Earlier this year, Sinema secured additional funding for the Emergency Food & Shelter Program
PHOENIX — Arizona senior Senator Kyrsten Sinema convened a roundtable with Arizona non-profit organizations to discuss and exchange ideas about improving the Emergency Food and Shelter Program (EFSP) to address the crisis at the Southern Border.
“Hearing directly from Arizona non-profits informs our work in Washington to ensure migrants are treated fairly and humanely while securing the border and keeping Arizona families safe and secure,” said Sinema, Chair of the Senate Border Management and Government Operations Subcommittee.
The EFSP was originally developed to help non-profits deliver services to Arizonans experiencing homelessness. In response to 2019’s influx of migrants at the Southwest Border, the program was expanded to include migrant services to keep Arizona communities safe and provide network of support to migrants after their release from U.S. Immigration and Customs Enforcement (ICE) or U.S. Customs and Border Protection (CBP) custody.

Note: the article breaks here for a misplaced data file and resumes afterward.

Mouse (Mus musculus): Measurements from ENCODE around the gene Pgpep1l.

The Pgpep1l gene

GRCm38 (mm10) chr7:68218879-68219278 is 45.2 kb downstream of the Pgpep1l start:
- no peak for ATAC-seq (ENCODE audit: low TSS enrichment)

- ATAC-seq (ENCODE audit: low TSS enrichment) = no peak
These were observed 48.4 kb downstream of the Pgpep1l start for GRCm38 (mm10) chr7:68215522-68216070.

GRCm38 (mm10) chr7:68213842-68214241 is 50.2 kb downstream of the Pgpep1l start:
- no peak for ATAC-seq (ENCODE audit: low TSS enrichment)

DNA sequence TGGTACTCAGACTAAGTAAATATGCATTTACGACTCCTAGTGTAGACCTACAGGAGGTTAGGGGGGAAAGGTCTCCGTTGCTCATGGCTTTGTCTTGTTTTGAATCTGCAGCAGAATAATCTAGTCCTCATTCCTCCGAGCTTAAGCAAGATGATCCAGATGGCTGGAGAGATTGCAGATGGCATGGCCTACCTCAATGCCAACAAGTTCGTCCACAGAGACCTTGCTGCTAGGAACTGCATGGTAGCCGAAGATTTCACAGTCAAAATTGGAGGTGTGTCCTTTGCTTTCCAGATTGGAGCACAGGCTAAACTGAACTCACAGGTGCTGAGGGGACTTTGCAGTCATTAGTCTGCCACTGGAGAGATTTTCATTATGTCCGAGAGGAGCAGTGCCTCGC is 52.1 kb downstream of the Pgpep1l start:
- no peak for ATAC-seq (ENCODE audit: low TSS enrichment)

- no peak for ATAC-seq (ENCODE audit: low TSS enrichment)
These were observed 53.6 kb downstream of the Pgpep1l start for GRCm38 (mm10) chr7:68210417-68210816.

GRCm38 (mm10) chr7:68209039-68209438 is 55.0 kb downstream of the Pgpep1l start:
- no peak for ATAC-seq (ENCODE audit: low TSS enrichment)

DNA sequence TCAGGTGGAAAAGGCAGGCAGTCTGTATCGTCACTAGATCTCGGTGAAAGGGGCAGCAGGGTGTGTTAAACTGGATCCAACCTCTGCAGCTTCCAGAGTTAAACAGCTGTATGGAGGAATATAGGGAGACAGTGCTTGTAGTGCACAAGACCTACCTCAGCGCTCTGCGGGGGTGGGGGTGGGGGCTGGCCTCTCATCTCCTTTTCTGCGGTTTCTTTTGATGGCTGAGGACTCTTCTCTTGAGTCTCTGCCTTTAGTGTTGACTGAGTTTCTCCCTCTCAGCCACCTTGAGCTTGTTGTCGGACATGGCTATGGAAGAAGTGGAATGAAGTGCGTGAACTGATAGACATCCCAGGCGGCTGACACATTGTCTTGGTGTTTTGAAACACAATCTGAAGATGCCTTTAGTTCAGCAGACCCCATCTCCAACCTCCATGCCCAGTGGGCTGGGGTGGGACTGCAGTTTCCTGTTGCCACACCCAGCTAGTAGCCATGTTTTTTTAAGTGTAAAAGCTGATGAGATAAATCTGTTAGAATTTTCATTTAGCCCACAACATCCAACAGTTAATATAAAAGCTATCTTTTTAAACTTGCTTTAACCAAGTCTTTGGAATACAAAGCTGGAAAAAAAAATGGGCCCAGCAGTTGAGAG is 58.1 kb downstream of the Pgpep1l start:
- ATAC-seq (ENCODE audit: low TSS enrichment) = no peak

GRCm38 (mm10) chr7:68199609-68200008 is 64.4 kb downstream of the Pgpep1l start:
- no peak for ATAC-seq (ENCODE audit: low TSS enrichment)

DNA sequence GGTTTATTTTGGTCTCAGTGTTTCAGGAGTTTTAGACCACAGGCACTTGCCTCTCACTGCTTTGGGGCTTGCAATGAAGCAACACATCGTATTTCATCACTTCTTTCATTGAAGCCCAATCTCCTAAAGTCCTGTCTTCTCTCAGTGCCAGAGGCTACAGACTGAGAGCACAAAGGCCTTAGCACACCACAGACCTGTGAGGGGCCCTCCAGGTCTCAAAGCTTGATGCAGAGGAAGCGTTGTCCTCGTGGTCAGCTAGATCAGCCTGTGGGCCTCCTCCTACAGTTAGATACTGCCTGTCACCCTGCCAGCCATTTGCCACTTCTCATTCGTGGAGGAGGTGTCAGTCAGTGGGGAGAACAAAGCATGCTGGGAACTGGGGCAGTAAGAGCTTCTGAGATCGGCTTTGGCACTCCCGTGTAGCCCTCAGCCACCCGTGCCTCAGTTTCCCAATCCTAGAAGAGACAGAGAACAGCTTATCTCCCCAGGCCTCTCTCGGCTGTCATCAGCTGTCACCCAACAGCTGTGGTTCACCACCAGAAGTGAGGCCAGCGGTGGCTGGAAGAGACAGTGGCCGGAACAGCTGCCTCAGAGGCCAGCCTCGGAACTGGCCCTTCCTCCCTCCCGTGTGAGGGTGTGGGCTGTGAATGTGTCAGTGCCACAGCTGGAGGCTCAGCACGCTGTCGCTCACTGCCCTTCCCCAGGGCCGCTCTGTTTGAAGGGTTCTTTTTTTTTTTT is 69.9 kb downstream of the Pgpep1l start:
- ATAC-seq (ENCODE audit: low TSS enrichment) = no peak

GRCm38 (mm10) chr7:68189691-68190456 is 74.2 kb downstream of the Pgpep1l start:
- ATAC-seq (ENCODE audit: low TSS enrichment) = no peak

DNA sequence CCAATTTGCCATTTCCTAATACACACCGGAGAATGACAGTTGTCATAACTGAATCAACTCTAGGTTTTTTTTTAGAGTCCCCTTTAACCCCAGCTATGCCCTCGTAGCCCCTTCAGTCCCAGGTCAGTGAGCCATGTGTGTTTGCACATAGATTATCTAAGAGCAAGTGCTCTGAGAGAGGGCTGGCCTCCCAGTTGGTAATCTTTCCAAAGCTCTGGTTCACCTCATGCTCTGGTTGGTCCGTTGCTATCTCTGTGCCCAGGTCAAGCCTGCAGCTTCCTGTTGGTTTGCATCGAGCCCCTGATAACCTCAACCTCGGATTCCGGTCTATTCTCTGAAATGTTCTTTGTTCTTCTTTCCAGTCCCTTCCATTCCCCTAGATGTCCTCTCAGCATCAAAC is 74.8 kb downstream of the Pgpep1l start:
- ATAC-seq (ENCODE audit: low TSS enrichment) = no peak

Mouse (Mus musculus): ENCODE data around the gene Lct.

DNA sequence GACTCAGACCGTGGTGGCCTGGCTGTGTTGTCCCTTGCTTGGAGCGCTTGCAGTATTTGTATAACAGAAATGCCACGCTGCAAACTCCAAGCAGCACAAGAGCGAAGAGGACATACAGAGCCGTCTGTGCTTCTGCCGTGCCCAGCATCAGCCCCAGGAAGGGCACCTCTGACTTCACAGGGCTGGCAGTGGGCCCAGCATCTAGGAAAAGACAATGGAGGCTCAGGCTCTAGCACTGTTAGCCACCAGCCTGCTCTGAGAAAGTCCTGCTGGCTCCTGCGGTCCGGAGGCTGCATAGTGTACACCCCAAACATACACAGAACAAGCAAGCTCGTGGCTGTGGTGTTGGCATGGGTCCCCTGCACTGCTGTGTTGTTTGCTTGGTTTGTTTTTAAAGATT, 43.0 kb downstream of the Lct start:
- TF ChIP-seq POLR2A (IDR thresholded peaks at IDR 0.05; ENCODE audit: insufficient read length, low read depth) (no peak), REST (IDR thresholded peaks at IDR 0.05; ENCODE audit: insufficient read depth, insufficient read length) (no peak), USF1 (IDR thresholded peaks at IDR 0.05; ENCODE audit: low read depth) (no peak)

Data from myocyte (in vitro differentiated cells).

EFSP can be used for food, temporary housing, and transportation for migrants. However, the program’s administrative process can be burdensome for many non-profits, and the program makes it difficult for these organizations to adapt to the rapidly shifting circumstances on the border. Arizona’s border communities and non-profits serve on the front lines of the migrant crisis, and the EFSP is the primary tool utilized to ensure migrants are not left in communities without the assistance necessary to reach their final destinations.
Since 2021, Sinema has secured $260 million for EFSP through the American Rescue Plan and the fiscal year 2022 government funding law. In February, Sinema and a bipartisan group of Senators called for continued funding for EFSP. When Sinema became Chair of the Senate Border Management Subcommittee, her first hearing focused on the contributions and challenges experienced by non-governmental organizations operating at the border.